Rugby365

World Player of the Year Johnny Sexton scored two tries as 14-man Ireland secured a 47-5 bonus-point win over Samoa to reach the World Cup quarter-finals on Saturday.

Ireland had Bundee Aki sent off for a high tackle in the first half but they were still too much for Samoa as they qualified from a tight Pool A despite their shock loss to Japan.

With Ireland safely through to the play-offs it leaves Japan and Scotland in a straight shoot-out on Sunday for the remaining Pool A slot.

If the game is cancelled because of Typhoon Hagibis, which slammed into Japan on Saturday, the host team will qualify ahead of Scotland.

Whoever tops the pool will play South Africa in the quarter-finals while the runner-up will face defending champions New Zealand, whose final match against Italy was cancelled because of the typhoon.

Ireland were down to 14 men in the 28th minute when Aki, who is of Samoan descent, was sent off for a shoulder to the head of Samoan flyhalf Ulupano Seuteni.

Earlier, Samoa hooker Seilala Lam had been yellow-carded for a similar high shot, but he had tried to lower his point of contact while Aki remained upright and referee Nic Berry ruled there was “a high degree of danger”.

Ireland were up 21-5 at the time, but even with a man down they still managed the bonus-point fourth try before half-time when Sexton scored his second.

In the second half, amid farcical scenes of ground staff repairing huge divots that opened up in the newly laid turf, Ireland added three more tries and kept Samoa scoreless.

Ireland coach Joe Schmidt had complained before the match that the All Blacks would benefit from the extended break caused by the cancellation of their game against Italy.

But, there was an advantage too for Ireland who started with a solid win against Scotland then went off the boil against Japan and Russia, and Samoa gave them a chance to get their green machine working smoothly again.

As forecast strong winds in Fukuoka from the outer edges of the typhoon did not eventuate, Conor Murray and Sexton were able to work on their kicking game to give Ireland a territorial advantage.

From there, Tadgh Furlong and James Ryan led an emerald tide that bullied their way forward.

The opening try to Rory Best came from a lineout drive and Furlong scored the second by charging directly into the Samoan defensive wall and emerging on the other side with the try line in front of him.

Fullback Jordan Larmour, who was a threat each time he ran with the ball, created the gap which gave Sexton his first try.

Jack Lam put Samoa on the board with a try before Sexton scored the vital fourth try right on half-time when Murray went the short side from a five-metre scrum.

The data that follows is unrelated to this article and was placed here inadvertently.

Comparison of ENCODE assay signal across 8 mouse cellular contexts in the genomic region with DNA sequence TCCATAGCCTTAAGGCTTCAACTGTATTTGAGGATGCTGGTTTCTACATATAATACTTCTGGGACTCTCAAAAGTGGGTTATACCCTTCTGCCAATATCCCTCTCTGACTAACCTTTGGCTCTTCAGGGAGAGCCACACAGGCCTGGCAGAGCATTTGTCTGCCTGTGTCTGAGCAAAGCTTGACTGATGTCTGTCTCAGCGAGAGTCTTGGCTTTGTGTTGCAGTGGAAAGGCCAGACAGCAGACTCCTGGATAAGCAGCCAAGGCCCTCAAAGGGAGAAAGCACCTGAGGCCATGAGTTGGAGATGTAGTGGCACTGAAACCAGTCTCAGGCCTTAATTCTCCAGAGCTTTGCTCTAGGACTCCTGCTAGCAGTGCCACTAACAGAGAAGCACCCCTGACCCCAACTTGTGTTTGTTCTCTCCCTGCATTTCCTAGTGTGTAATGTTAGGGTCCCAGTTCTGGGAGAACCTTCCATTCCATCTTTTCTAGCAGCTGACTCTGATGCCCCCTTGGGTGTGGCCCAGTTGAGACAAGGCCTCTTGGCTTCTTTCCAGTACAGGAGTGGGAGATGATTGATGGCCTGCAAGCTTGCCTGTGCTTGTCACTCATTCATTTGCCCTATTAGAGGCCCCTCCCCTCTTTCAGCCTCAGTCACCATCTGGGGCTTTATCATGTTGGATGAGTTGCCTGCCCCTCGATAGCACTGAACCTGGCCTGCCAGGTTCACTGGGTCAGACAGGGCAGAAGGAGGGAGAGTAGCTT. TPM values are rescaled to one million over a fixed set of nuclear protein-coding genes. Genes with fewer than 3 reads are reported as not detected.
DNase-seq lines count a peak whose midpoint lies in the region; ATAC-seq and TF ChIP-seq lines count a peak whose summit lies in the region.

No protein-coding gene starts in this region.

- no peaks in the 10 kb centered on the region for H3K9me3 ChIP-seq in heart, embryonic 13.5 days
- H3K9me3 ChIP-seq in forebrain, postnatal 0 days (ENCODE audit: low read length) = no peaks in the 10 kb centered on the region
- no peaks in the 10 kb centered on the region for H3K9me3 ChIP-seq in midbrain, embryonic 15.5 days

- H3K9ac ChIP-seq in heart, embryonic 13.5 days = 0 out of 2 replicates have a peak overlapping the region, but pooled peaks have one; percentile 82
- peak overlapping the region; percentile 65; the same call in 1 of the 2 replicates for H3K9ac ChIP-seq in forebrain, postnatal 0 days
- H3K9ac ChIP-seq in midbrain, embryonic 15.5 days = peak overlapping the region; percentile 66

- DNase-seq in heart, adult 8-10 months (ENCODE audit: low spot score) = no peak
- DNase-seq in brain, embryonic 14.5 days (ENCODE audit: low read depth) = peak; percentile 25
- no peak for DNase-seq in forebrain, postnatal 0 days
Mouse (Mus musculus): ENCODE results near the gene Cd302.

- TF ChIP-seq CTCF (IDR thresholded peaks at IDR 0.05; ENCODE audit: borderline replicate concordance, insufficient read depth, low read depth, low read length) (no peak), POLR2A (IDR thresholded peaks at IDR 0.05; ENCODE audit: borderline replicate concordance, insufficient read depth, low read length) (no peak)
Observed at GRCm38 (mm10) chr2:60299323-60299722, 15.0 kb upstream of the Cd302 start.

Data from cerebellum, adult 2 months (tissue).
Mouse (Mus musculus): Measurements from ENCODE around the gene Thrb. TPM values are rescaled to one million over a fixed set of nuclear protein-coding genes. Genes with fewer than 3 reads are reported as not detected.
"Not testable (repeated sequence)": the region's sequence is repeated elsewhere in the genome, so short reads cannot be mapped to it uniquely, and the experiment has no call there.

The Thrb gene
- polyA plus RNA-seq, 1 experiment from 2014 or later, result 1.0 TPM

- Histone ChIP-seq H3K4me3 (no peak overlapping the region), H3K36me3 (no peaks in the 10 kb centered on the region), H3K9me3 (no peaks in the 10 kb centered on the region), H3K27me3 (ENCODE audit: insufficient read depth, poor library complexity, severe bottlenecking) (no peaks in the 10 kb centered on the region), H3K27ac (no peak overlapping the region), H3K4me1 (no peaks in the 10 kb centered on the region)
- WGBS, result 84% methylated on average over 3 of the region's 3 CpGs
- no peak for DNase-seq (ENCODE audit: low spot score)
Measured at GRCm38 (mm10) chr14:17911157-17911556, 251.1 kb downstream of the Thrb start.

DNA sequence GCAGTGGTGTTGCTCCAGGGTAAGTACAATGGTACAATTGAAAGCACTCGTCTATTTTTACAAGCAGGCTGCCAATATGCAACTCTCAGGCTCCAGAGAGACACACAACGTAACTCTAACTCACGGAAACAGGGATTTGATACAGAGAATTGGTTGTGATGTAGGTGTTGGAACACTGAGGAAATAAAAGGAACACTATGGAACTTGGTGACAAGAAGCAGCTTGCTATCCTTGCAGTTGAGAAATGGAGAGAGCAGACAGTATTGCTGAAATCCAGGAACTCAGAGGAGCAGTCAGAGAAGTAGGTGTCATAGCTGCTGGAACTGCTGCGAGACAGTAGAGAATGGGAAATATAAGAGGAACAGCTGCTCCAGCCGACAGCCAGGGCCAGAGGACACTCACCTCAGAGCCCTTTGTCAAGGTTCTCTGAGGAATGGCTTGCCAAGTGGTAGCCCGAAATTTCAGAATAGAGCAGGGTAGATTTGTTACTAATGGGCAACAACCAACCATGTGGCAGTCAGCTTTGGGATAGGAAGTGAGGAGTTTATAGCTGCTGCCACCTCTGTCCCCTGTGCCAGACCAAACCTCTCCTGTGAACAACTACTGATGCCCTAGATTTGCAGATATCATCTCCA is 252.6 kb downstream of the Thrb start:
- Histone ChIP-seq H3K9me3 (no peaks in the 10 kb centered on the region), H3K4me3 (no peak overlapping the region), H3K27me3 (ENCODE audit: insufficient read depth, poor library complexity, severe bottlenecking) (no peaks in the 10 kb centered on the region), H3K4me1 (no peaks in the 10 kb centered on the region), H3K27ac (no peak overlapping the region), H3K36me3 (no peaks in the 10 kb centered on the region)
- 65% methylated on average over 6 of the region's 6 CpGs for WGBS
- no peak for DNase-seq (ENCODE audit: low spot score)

It was another blindside move by Murray early in the second half that saw Larmour go over in the corner.

When flank TJ Ioane was sent to the sin-bin for a ruck infringement, one of 17 penalties conceded by Samoa, Ireland mounted a sustained forward-led attack which resulted in a try to backrower CJ Stander before Andrew Conway completed their scoring.

The scorers:

For Ireland:
Tries: Best, Furlong, Sexton 2, Larmour, Stander, Conway
Cons: Sexton 4, Carbery 2

For Samoa
Try: J Lam

Yellow cards: Seilala Lam (Samoa, 6 – Dangerous tackle), TJ Ioane (Samoa, 59 – Deliberate infringement)

Red card: Bundee Aki (Ireland, 28 – Dangerous tackle)

Man of the match: Ireland flyhalf Johnny Sexton steered the ship very well. Jordan Larmour also impressed, the fullback made the most meters, beating 12 defenders in the process. However, our nod goes to Ireland No.8 CJ Stander, who got his team over the gainline with powerful carries, while in defence he made a handfull of tackles.

Moment of the match: Tadhg Furlong’s try in eight-minute. The prop burst past four defenders before going over the try-line.  Johnny Sexton’s brace also stole the show.

Villian: Samoa’s high penalty count. The Pacific Islanders conceded 17 penalties compared to Ireland’s five – certainly a frustrating aspect not only for the coach but for fans as well.

TEAMS:

Ireland: 15 Jordan Larmour, 14 Keith Earls, 13 Robbie Henshaw, 12 Bundee Aki, 11 Jacob Stockdale, 10 Johnny Sexton, 9 Conor Murray, 8 CJ Stander, 7 Josh van der Flier, 6 Tadhg Beirne, 5 James Ryan, 4 Iain Henderson, 3 Tadhg Furlong, 2 Rory Best, 1 Cian Healy.
Replacements: 16 Niall Scannell, 17 Dave Kilcoyne, 18 Andrew Porter, 19 Jean Kleyn, 20 Peter O’Mahony, 21 Luke McGrath, 22 Joey Carbery, 23 Andrew Conway.

Samoa: 15 Tim Nanai-Williams, 14 Ah See Tuala, 13 Alapati Leiua, 12 Henry Taefu, 11 Ed Fidow, 10 Ulupano Seuteni, 9 Dwayne Polataivao, 8 Jack Lam (captain), 7 TJ Ioane, 6 Chris Vui, 5 Kane Le’aupepe, 4 Teofilo Paulo, 3 Michael Alaalatoa, 2 Seilala Lam, 1 Logovii Mulipola.
Replacements: 16 Ray Niuia, 17 Paul Alo-Emile, 18 Jordan Lay, 19 Piula Faasalele, 20 Josh Tyrell, 21 Pele Cowley, 22 Tusi Pisi, 23 Kieron Fonotia.

Referee: Nic Berry (Australia)
Assistant referees: Romain Poite (France), Brendon Pickerill (New Zealand)
TMO: Rowan Kitt (England)

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